Mummy bags: Almost always the most expensive option for a reason. The shape of this style literally cuts out dead air and space, making it the best choice to trap or retain body heat over time. Additionally, mummy bags come with less material than any other type of bag. Less material means lighter weight. Hoods offer more protection from the elements. A disadvantage is that mummy bags tend to be more restrictive.
Semi-rectangular sleeping bags: These bags are a mix of both mummy and rectangular sleeping bag styles. While they don’t have the hood of a mummy bag, they do offer wider shoulder room that gradually narrows as you move towards the feet.
Rectangular sleeping bags: Easily the least expensive sleeping bag option. Not a good choice for cold weather backpacking. While they don’t retain heat nearly as well as the mummy bag, they certainly offer much more space to move around in.
Bags come in different lengths including regular, long, and extra long. Pick the length that most nearly matches your body height to ensure your toes don’t get too cold on long winter nights.
Sleeping Bag LingoShell: The shell consists of the outer material that shapes the exterior of the sleeping bag. Shells can be water resistant or waterproof.
Hood: Top part of a mummy bag that opens to allow backpackers to crawl into their bag. Look for mummy bags with adjustable hoods that cinch shut tight to protect from cold weather.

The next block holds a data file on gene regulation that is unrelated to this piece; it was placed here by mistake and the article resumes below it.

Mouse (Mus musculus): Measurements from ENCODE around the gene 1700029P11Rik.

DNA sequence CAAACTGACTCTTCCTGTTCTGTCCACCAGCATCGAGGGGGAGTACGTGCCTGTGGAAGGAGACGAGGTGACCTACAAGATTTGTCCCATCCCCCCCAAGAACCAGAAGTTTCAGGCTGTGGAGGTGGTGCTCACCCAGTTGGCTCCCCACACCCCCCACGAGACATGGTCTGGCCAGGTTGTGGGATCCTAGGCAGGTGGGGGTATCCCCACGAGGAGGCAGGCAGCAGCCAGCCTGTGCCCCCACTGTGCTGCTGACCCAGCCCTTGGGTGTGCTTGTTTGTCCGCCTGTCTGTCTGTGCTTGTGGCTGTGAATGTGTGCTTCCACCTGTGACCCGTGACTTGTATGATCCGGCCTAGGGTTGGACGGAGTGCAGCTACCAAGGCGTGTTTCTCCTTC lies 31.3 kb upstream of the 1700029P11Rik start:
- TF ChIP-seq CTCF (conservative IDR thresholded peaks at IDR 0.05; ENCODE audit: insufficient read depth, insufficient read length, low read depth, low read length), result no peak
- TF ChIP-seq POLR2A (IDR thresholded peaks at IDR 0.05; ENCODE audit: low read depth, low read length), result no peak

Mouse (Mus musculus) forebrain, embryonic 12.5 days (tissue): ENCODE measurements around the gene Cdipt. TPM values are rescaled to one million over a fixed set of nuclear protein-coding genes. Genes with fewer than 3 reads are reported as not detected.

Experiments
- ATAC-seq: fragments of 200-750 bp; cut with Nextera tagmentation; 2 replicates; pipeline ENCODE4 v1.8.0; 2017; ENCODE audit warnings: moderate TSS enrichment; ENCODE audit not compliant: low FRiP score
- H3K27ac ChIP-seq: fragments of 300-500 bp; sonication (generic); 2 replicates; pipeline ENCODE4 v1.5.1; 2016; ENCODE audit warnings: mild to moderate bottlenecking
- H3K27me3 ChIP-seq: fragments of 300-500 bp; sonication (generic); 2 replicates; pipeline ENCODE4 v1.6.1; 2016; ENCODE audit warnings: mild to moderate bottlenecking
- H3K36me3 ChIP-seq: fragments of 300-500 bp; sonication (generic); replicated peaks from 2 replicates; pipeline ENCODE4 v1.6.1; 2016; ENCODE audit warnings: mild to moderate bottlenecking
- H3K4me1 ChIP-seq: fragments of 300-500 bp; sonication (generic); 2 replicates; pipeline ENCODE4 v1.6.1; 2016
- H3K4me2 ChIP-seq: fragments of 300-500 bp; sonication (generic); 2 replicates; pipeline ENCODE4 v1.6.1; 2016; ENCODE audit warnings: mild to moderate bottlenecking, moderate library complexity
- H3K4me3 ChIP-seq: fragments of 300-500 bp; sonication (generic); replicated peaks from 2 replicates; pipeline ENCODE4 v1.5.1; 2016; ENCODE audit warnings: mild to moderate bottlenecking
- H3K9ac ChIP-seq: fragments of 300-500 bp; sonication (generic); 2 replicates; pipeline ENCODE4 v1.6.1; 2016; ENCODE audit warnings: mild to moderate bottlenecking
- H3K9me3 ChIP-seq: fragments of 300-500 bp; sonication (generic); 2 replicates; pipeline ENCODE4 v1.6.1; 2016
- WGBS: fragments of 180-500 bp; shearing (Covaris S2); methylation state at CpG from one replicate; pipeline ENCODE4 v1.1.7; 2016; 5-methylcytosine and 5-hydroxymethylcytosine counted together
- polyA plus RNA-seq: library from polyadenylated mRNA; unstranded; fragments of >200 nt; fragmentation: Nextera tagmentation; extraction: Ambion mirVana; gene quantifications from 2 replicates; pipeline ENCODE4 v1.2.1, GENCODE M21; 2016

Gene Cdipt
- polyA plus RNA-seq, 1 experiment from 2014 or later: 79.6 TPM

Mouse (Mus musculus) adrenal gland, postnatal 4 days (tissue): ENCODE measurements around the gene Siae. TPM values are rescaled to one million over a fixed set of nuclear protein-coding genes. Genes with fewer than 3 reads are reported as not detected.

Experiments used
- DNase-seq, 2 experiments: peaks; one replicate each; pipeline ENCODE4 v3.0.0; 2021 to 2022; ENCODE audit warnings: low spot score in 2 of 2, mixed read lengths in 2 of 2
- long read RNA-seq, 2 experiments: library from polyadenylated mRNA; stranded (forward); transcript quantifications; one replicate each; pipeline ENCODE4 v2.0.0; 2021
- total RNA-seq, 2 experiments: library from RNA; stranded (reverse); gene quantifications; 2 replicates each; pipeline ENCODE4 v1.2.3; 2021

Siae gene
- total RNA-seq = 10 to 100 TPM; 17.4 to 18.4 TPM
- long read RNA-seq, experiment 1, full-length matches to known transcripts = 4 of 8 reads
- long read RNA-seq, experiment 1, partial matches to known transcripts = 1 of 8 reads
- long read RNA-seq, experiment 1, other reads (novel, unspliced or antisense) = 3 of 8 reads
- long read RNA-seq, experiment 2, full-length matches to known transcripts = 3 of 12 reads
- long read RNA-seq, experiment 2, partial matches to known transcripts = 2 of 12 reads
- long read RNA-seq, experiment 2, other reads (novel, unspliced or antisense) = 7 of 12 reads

Lining: The lining consists of the interior fabric of your mummy bag. This is usually the most comfortable, soft area of the sleeping bag designed to help you sleep well.
Draft collar: The insulated collar that surrounds and protects the hood. Typically adjustable by drawstring or Velcro, the draft collar traps heat inside the sleeping bag and keeps you warmer.
Pillow Pocket: A small hidden pocket located inside the hood where the hiker can store clothes or other materials to create a makeshift pillow.
Side pockets: Some bags contain small pockets in the chest, shoulder, or hood area to stash small items like rings or a watch.
Baffle: Ever wonder why sleeping bags have so many horizontal seams? The seams create baffles, or pockets of insulation to retain the most amount of heat over time.
Footbox: The footbox is simply the area of the sleeping bag where your feet will rest for the night. Some backpacking sleeping bags provide extra space in the footbox for space to keep foot warmers.
Hanging loops: The loops at the bottom of the sleeping bag are designed so that the user can hang the sleeping bag out to dry after especially wet trips.
Now you’re the expert on how to pick a good backpacking sleeping bag. Be sure to check out this great article on how to pick a great tent next.
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SourcesReeves, E. (2017, June 6). What's a Baffle? Sleeping bag technology explained. In Sierra Trading Post. Retrieved December 13, 2017.
Hostetter, K. (n.d.). Sleeping Bag Buying Guide. In Backpacker. Retrieved December 13, 2017.
Stapleton, V. L. (n.d.). How to Choose the Best Sleeping Bags for Backpacking. In REI. Retrieved December 13, 2017.